E.J.Wilkins

14 Sep 2010 445 views
 
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photoblog image Mérida, Spain

Mérida, Spain

National Museum of Roman Art

This is a ceramic/clay Roman theatrical mask. I presume it's meant to show the wearer is a bit grumpy or disdainful.

 

It was/is on display at the National Museum of Roman Art (Museo Nacional de Arte Romano), I think on the ground floor not far from the entrance, where there are a lot of artefacts relating to the theatre.

 

In case you didn't see yesterday's picture and the commentary, Mérida contains 29 UNESCO World Heritage sites listed, in 1993, as the "Archaeological Ensemble of Mérida" The Museum is listed as number 20.

 

Mérida was ...


Founded by legionaries of Augustus in 24 B.C., Mérida became the most important Roman city in Spain by the fall of the empire. Almost completely destroyed after the Muslim invasion, it began to recover under Arab rule. It has endured through the centuries, and today is a modest rural town in the province of Extremadura.

 

The Museum itself, or should I say the architect, José Rafael Moneo, has been awarded well deserved prizes. The brief for the museum had been


... to build a museum that would offer people an opportunity to understand aspects of the town's Roman heritage. Without falling into a strict imitation of Roman architecture, Moneo adopted the Roman construction system - massive masonry-bearing walls filled with concrete. Other Roman building techniques, materials, and proportions were utilized as well, and prominence was given to construction as an expression of architecture itself. The materiality of the Roman brick wall becomes, finally, the most important feature in the architecture of the museum.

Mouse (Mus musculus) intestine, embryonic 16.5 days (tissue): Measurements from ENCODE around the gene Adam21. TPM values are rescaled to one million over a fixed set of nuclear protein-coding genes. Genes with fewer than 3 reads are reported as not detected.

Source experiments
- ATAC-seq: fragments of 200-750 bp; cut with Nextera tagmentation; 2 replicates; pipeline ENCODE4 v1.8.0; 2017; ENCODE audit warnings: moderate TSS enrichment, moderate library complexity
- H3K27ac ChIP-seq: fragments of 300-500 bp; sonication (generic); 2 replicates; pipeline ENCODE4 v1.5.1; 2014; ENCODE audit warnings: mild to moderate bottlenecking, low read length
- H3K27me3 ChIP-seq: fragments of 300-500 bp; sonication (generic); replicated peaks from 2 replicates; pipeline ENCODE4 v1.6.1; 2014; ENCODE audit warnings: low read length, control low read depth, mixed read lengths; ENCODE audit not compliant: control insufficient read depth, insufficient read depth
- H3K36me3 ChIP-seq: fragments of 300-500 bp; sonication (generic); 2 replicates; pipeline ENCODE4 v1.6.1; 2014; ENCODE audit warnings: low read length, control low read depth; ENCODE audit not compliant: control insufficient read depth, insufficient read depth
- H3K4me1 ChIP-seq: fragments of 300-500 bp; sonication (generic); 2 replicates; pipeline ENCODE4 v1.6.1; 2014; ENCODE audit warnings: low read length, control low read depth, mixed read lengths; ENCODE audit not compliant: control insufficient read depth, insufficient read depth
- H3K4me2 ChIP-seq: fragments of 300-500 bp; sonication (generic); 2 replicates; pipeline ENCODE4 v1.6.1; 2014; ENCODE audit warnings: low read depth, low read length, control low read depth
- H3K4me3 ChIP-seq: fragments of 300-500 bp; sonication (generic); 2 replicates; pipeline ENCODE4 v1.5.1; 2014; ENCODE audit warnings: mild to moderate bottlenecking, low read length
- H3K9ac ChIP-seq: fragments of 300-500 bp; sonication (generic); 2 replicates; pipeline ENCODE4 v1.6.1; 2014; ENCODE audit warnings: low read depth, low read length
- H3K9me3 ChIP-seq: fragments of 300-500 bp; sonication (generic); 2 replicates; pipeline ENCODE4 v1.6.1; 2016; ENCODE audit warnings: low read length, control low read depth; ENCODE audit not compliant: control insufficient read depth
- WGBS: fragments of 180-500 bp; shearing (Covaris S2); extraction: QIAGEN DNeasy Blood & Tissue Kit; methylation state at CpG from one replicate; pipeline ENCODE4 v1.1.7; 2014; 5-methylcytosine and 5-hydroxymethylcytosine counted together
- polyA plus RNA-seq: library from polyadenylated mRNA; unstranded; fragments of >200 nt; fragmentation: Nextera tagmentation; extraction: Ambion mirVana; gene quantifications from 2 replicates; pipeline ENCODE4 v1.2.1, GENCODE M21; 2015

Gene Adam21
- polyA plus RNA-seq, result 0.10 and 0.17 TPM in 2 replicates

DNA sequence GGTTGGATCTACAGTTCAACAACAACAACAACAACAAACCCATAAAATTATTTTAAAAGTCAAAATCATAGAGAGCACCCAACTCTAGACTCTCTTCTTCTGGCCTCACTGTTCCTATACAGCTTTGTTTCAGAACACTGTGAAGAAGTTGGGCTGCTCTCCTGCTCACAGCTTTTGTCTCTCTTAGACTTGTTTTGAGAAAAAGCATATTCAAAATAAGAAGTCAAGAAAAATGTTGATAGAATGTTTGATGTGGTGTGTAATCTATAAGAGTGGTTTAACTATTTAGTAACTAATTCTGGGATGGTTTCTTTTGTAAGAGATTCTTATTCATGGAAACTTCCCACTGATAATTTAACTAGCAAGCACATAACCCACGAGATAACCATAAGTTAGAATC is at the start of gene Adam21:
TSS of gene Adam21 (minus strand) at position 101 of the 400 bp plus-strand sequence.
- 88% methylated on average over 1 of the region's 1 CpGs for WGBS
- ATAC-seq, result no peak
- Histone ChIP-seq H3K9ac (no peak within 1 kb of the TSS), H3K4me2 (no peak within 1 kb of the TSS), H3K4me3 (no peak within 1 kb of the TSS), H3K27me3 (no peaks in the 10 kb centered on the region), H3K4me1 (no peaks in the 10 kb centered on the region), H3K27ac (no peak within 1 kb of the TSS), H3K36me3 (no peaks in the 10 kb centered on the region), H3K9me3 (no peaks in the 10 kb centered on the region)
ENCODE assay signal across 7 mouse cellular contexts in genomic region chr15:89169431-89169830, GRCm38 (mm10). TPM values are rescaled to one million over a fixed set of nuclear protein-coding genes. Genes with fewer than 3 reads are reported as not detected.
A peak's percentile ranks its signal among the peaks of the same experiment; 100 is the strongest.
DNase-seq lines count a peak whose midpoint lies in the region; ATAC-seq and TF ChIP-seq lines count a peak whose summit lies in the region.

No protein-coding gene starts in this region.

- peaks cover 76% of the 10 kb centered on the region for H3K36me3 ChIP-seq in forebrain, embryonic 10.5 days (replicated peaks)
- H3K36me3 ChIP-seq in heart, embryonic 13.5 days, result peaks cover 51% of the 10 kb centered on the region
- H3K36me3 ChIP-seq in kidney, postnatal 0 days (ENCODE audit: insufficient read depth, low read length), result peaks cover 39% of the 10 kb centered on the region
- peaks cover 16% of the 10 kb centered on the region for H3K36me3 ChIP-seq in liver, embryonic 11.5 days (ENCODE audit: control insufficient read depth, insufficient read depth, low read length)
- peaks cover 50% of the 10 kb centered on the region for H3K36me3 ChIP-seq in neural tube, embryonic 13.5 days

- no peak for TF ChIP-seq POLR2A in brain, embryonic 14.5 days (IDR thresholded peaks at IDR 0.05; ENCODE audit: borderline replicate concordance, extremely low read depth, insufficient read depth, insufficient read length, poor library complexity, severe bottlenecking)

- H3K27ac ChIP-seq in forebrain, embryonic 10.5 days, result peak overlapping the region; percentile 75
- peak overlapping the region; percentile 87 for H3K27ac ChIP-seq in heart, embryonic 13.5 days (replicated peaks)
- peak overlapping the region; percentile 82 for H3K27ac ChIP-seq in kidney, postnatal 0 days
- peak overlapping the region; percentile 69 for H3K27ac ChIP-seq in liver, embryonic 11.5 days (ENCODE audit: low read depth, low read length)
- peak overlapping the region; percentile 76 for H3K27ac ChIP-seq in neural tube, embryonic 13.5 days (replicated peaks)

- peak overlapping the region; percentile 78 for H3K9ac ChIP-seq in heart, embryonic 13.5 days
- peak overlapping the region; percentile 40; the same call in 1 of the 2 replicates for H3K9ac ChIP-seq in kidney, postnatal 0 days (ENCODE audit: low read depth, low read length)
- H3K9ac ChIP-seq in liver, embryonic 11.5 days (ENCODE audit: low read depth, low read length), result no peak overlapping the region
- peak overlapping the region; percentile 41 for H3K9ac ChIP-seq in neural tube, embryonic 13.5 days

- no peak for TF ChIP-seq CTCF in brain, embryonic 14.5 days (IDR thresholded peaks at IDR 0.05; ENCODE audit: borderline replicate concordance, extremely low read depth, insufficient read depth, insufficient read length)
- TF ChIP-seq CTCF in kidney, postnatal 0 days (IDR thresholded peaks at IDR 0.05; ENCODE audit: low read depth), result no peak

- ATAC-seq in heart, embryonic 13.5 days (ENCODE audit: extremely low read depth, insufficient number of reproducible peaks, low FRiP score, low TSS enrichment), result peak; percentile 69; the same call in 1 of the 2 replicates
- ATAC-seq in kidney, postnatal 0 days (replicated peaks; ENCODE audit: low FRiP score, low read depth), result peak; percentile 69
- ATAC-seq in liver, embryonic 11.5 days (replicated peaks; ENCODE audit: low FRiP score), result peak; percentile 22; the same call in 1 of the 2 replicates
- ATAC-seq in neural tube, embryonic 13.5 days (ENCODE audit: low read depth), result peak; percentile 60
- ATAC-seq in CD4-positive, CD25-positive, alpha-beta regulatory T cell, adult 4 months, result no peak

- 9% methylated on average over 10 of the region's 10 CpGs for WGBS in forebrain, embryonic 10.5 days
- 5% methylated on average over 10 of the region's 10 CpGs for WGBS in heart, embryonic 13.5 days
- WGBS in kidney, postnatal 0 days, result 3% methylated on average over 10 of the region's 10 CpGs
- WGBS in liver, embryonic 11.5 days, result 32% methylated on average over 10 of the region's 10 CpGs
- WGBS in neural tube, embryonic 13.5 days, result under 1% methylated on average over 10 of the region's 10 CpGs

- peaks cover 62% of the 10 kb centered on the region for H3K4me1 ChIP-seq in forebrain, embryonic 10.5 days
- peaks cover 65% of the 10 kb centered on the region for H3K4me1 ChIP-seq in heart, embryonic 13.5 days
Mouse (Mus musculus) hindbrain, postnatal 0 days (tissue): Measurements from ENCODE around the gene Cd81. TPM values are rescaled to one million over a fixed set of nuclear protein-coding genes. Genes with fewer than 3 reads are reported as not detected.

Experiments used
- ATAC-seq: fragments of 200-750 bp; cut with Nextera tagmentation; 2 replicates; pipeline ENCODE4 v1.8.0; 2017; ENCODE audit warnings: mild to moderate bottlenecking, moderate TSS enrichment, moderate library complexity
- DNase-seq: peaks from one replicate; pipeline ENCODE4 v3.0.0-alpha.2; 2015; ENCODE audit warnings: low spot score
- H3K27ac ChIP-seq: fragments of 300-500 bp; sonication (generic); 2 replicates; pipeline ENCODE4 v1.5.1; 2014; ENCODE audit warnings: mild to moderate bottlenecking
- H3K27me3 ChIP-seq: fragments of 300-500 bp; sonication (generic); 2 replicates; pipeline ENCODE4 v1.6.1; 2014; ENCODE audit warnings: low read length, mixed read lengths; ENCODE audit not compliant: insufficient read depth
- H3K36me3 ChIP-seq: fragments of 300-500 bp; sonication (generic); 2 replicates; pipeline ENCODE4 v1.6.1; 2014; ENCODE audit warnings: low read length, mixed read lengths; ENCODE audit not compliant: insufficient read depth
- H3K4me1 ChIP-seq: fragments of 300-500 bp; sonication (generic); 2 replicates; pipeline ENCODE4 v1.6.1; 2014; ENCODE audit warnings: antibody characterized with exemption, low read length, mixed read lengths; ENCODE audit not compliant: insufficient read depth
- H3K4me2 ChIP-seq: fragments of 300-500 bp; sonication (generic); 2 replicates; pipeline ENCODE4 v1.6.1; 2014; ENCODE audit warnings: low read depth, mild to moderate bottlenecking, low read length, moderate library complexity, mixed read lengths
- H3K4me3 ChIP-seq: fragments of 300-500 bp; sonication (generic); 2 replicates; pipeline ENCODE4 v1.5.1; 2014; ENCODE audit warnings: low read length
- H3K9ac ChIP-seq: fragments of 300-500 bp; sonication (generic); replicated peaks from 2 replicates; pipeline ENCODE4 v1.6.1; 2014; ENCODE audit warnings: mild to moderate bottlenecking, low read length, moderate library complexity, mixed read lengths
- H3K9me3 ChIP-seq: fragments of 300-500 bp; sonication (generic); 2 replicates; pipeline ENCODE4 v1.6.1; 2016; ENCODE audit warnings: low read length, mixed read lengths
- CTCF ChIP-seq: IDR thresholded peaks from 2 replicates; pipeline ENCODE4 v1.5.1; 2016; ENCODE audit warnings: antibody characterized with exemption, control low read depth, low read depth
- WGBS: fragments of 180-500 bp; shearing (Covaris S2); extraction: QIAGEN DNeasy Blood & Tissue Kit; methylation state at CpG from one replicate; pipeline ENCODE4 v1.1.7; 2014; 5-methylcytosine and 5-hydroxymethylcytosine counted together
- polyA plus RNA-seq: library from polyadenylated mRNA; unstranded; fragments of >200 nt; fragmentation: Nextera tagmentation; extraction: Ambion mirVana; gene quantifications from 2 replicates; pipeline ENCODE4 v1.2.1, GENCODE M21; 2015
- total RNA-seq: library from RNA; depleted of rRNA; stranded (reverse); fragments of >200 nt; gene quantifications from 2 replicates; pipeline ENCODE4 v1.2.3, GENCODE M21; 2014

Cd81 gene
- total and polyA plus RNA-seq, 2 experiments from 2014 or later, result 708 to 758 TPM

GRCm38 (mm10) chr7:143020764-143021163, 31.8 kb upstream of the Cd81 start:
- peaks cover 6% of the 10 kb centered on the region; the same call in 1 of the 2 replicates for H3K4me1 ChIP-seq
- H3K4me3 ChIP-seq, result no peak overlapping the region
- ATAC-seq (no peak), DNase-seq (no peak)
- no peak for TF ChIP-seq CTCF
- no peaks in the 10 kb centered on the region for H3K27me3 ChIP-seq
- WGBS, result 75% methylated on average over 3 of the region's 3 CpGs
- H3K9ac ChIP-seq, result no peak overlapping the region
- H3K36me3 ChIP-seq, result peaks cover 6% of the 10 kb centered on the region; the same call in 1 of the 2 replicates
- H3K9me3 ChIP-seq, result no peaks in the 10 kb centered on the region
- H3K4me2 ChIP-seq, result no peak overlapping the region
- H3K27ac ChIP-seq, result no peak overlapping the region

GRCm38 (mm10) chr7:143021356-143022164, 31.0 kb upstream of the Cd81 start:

The main exhibition hall is traversed by a series of parallel walls that have been opened with towering arches. The perspective view through the arches reveals the scale of the building and expresses the continuity of the space therein. These walls also define lateral bays for the display of some of the most valuable pieces in the museum's collection. The walls function as partitions, on which are hung cornices, capitals, mosaics, and fragments of statuary. These surfaces are not considered to be mere neutral supports for the objects; rather, the translucent white marble of the relics may be seen in a dialectical interplay with the material presence of the brick walls. Natural light, another fundamental concern in the museum's design, enters through skylights above and windows set high in the facades. The constantly changing intensity and color of the light contributes to the dialogue between the works of art and the building itself.

 

If you'd like to know more about this amazing Museum and some of its' priceless and awe-inspiring exhibits please take a look the text accompanying other pictures I've uploaded, they can be found - here -.

.

Mérida, Spain

National Museum of Roman Art

This is a ceramic/clay Roman theatrical mask. I presume it's meant to show the wearer is a bit grumpy or disdainful.